Genetic and Environmental Determinants of Triglycerides (GOLDN)

This study has been completed.
Sponsor:
Collaborator:
National Heart, Lung, and Blood Institute (NHLBI)
Information provided by (Responsible Party):
University of Alabama at Birmingham
ClinicalTrials.gov Identifier:
NCT00083369
First received: May 21, 2004
Last updated: November 16, 2013
Last verified: November 2013
  Purpose
To characterize the genetic basis of the variable response of triglycerides to two environmental contexts, one that raises triglycerides (dietary fat), and one that lowers triglycerides (fenofibrate treatment.)

Condition
Atherosclerosis
Cardiovascular Diseases
Heart Diseases

Study Type: Observational
Study Design: Time Perspective: Prospective

Further study details as provided by University of Alabama at Birmingham:

Primary Outcome Measures:
  • describe the association between blood lipids and gene variants [ Time Frame: 3 weeks after start of fenofibrate intervention // 3 weeks after start of fenofibrate intervention ] [ Designated as safety issue: No ]
    Blood lipids were measured by the following: triglyceride, high-density cholesterol, low-density cholesterol concentrations. We will describe the association between blood lipids and gene variants.


Enrollment: 1327
Study Start Date: September 2002
Study Completion Date: May 2009
Primary Completion Date: May 2009 (Final data collection date for primary outcome measure)
Detailed Description:

BACKGROUND:

Hypertriglyceridemia is emerging as an important predictor of atherosclerosis, and recent evidence suggests related phenotypes of triglycerides (TGs), such as TG remnant particles and small lactate dehydrogenase (LDL) particles, are particularly atherogenic. There is considerable variation in the response of TGs and related phenotypes to the environment.

The study is in response to a Request for Applications (RFA) entitled " Interaction of Genes and Environment in Shaping Risk Factors for Heart, Lung, Blood, and Sleep Disorders". The RFA was released in October, 2001.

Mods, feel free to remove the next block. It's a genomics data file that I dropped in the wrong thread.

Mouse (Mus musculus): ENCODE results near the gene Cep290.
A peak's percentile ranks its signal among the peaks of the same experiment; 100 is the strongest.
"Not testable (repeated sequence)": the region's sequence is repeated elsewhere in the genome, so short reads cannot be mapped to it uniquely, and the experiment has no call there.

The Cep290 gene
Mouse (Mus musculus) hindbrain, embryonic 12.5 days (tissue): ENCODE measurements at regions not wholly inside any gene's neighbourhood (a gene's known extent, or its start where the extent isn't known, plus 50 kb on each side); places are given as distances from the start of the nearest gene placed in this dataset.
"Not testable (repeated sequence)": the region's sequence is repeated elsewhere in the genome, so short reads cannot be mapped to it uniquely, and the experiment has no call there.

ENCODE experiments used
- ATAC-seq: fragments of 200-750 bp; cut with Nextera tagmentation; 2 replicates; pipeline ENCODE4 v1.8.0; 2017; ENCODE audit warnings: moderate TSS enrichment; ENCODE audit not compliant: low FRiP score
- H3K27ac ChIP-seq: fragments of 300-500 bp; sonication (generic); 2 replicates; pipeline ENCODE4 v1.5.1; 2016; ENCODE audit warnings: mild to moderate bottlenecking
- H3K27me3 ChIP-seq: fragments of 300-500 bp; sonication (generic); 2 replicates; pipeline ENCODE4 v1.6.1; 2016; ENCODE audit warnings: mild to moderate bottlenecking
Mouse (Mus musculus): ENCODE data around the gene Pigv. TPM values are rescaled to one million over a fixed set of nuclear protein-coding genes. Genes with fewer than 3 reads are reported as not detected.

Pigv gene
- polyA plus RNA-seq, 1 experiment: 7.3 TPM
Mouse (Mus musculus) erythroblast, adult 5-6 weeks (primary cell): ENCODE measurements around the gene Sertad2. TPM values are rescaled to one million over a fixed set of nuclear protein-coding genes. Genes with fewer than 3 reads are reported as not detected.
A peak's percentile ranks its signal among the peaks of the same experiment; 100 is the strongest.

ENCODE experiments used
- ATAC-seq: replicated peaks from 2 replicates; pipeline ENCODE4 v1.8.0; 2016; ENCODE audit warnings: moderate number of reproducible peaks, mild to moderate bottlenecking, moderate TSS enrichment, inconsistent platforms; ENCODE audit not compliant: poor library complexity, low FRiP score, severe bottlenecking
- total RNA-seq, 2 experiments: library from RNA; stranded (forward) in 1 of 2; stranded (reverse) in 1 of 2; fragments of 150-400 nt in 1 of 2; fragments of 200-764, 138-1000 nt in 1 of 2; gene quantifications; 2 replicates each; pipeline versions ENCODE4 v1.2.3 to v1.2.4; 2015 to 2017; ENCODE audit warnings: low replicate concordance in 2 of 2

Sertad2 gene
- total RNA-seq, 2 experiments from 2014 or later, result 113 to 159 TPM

DESIGN NARRATIVE:

Measurements will be collected before and after a dietary fat challenge to assess postprandial TGs and related atherogenic phenotypes (VLDL TGs, chylomicron TGs, TG remnant particles, high-density lipoprotein(HDL) and low density lipids (LDL) particle sizes, total cholesterol, LDL-C, and HDL-C). In families with 2 or more members in a sibship with high TGs (>= 130 mg/dl), the authors will conduct a short-term, placebo-controlled, randomized trial of fenofibrate in all willing and eligible family members (anticipated sample size = 1,200). A two-period crossover design will be executed with a 2-week washout between two 3-week treatment periods (placebo or micronized fenofibrate, 160 mg). About 1,000 family members have a Marshfield genome marker set available as part of national Heart Lung and Blood (NHLBI) FHS; the remaining 1,400 will be typed using the same marker set. They will conduct genome-wide linkage analyses using state-of-the-art methods to localize novel genetic loci contributing to TG response in the context of fat loading and fenofibrate treatment. They will type 15 single nucleotide polymorphisms (SNPs) in ten candidate genes known to contribute to the response of TGs to dietary fat and fenofibrate, and create haplotypes for association studies. They will use combinatorial partitioning methods and neural networks to test association of the individual SNPs and haplotypes with response to the two environmental interventions. The identification of genetic loci that predict TG response in the presence of two disparate contexts, fat loading and fibrate therapy, may provide insights into genetic pathways (a) predisposing to hypertriglyceridemia, ultimately leading to avenues for primary prevention, and (b) predicting response to TG lowering, leading to new drug targets for hypertriglyceridemia.

  Eligibility

Ages Eligible for Study:   19 Years and older   (Adult, Senior)
Genders Eligible for Study:   Both
Accepts Healthy Volunteers:   No
Sampling Method:   Probability Sample
Study Population
Subjects meeting entry criteria
Criteria

Inclusion criteria: